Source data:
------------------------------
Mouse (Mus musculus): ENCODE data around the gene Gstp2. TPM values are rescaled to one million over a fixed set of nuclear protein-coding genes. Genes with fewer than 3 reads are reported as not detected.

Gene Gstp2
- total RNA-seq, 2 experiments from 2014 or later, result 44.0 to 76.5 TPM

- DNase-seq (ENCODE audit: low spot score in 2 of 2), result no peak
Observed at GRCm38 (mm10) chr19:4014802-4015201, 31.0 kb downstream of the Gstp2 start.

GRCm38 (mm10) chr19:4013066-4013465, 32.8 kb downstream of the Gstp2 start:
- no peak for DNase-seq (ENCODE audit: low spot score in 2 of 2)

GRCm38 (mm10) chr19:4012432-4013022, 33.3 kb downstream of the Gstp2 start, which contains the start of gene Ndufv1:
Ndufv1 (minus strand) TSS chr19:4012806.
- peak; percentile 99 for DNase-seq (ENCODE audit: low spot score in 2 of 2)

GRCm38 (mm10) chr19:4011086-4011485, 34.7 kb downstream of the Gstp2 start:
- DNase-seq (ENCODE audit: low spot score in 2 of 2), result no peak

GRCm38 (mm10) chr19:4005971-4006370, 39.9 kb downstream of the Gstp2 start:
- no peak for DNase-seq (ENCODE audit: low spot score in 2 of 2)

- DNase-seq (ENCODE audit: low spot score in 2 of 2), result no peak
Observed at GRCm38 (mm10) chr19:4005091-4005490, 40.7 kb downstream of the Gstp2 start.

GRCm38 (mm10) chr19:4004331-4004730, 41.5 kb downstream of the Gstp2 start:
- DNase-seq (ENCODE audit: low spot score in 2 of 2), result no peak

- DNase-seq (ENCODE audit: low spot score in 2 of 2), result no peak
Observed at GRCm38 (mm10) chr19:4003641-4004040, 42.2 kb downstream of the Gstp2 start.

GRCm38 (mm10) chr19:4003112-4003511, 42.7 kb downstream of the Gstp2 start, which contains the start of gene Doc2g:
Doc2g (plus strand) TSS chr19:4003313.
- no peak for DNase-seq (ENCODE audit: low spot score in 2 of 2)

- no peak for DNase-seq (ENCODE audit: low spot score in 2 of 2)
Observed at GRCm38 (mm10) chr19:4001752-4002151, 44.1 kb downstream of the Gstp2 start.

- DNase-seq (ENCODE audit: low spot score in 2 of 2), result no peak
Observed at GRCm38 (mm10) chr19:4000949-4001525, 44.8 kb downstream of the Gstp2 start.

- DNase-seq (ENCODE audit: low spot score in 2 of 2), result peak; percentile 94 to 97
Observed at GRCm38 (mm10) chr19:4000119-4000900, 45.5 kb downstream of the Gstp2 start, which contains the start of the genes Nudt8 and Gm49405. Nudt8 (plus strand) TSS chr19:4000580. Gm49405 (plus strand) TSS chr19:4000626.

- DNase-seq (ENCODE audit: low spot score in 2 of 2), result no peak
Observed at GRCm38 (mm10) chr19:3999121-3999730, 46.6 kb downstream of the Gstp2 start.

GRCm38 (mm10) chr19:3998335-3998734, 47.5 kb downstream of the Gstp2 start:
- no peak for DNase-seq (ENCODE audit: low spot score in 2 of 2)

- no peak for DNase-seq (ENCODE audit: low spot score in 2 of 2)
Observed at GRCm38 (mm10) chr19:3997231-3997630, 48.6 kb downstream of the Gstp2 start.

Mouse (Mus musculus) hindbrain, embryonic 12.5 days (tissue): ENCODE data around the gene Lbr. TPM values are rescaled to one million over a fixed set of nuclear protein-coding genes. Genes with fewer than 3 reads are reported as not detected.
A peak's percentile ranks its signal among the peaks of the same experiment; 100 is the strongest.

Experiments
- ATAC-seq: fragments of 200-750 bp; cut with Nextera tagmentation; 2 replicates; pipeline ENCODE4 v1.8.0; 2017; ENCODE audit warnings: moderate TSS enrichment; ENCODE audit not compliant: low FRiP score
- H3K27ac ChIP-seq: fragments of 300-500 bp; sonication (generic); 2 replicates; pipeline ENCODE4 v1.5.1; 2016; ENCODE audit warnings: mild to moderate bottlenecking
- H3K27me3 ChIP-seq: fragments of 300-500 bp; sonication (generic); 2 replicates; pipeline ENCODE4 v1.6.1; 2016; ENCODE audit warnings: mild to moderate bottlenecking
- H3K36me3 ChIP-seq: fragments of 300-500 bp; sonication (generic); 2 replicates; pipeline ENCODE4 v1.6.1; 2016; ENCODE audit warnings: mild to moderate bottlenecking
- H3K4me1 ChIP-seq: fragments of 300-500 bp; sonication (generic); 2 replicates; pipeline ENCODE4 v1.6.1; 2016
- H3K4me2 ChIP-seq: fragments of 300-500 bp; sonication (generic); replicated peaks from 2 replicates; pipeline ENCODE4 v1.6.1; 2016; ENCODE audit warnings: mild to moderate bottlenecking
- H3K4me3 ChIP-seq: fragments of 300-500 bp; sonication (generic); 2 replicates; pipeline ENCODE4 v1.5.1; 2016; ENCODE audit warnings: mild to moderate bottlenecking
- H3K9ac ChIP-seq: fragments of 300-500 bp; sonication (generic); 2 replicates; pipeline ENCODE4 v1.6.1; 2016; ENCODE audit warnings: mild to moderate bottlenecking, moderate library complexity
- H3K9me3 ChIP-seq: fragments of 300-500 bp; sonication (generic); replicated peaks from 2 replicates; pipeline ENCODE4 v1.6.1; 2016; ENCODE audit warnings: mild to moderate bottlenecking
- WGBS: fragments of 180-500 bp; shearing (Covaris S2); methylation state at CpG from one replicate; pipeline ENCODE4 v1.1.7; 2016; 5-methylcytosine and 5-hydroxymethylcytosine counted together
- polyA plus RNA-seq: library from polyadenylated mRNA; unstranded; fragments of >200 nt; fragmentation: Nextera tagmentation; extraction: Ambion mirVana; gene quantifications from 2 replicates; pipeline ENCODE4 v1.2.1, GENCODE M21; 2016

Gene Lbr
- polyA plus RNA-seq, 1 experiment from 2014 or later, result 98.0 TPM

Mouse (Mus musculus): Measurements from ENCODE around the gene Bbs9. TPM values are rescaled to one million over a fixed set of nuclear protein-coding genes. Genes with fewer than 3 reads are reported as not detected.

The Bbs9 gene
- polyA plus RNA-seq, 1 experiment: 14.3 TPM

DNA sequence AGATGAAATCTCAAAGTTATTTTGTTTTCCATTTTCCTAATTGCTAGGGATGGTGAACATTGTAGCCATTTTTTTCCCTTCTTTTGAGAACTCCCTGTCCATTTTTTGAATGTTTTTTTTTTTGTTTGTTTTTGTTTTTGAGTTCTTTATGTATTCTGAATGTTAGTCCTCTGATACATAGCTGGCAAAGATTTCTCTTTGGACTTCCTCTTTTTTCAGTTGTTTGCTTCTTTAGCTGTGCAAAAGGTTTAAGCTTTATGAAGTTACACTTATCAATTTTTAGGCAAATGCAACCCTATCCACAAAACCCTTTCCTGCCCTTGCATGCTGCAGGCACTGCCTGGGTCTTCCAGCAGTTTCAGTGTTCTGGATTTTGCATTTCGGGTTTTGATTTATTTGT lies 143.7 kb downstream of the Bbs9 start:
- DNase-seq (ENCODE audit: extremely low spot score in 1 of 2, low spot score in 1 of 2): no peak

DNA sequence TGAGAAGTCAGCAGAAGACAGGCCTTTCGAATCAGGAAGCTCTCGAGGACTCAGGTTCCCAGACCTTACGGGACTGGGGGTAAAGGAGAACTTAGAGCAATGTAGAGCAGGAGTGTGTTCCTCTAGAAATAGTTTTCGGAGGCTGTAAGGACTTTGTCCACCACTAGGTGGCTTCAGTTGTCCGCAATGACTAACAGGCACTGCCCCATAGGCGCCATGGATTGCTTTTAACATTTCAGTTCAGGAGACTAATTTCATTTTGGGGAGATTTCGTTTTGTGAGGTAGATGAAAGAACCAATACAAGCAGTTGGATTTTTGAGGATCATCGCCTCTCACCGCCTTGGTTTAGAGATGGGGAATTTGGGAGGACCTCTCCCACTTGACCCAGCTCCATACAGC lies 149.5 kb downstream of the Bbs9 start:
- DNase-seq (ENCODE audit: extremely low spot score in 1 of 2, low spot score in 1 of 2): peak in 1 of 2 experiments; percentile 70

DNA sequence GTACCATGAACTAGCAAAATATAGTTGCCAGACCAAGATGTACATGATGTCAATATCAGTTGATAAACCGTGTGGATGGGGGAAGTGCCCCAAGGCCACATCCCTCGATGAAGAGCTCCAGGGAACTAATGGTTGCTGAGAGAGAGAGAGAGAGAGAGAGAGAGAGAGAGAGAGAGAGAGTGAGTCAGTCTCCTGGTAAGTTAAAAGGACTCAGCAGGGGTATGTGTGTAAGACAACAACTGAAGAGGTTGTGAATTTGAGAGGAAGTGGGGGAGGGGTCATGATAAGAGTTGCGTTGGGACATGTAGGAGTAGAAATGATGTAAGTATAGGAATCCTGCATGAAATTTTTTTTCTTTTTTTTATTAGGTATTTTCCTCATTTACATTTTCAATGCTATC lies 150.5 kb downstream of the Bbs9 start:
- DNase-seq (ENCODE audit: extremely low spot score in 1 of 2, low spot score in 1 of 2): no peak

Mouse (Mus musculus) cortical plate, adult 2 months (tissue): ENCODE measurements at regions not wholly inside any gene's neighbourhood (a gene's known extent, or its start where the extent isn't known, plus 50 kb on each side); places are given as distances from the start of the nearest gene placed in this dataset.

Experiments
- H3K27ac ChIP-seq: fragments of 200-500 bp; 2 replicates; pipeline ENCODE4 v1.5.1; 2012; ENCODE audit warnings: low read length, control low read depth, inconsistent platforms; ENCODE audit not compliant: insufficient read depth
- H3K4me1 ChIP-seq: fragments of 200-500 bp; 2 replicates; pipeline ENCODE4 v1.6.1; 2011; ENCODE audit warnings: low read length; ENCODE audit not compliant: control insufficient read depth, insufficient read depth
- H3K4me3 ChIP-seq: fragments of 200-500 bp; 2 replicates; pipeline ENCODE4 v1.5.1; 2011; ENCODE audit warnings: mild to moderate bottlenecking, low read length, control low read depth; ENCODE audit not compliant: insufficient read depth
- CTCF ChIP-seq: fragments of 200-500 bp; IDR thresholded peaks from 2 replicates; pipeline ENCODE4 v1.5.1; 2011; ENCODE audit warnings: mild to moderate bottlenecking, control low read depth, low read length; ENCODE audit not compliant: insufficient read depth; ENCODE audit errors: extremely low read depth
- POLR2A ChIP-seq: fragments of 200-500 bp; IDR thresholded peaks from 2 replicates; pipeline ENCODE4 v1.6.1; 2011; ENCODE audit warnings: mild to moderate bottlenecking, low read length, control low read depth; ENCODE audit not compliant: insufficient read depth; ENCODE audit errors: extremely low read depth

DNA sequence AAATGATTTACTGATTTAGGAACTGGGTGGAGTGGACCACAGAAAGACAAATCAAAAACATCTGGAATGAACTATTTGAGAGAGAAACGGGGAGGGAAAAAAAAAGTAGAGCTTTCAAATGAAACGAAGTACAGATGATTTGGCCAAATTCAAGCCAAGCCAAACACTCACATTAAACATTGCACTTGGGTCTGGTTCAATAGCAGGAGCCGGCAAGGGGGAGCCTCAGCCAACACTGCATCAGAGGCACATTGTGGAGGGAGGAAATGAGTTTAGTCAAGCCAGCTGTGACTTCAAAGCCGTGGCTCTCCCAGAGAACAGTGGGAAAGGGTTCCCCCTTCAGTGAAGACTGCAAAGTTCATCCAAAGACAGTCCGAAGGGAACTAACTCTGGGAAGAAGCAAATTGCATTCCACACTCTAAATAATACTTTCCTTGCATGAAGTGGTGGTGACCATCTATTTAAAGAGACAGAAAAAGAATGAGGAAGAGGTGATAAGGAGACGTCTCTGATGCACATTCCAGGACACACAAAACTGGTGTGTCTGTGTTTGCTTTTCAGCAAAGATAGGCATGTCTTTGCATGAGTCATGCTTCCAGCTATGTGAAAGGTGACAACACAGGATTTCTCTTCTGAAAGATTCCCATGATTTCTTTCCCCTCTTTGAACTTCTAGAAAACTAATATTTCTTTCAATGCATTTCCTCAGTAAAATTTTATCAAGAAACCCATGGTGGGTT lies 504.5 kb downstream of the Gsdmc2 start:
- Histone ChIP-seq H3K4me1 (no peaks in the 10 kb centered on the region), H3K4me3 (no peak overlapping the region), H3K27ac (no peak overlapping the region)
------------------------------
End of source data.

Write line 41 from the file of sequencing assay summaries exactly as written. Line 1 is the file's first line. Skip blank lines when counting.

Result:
- H3K27me3 ChIP-seq: fragments of 300-500 bp; sonication (generic); 2 replicates; pipeline ENCODE4 v1.6.1; 2016; ENCODE audit warnings: mild to moderate bottlenecking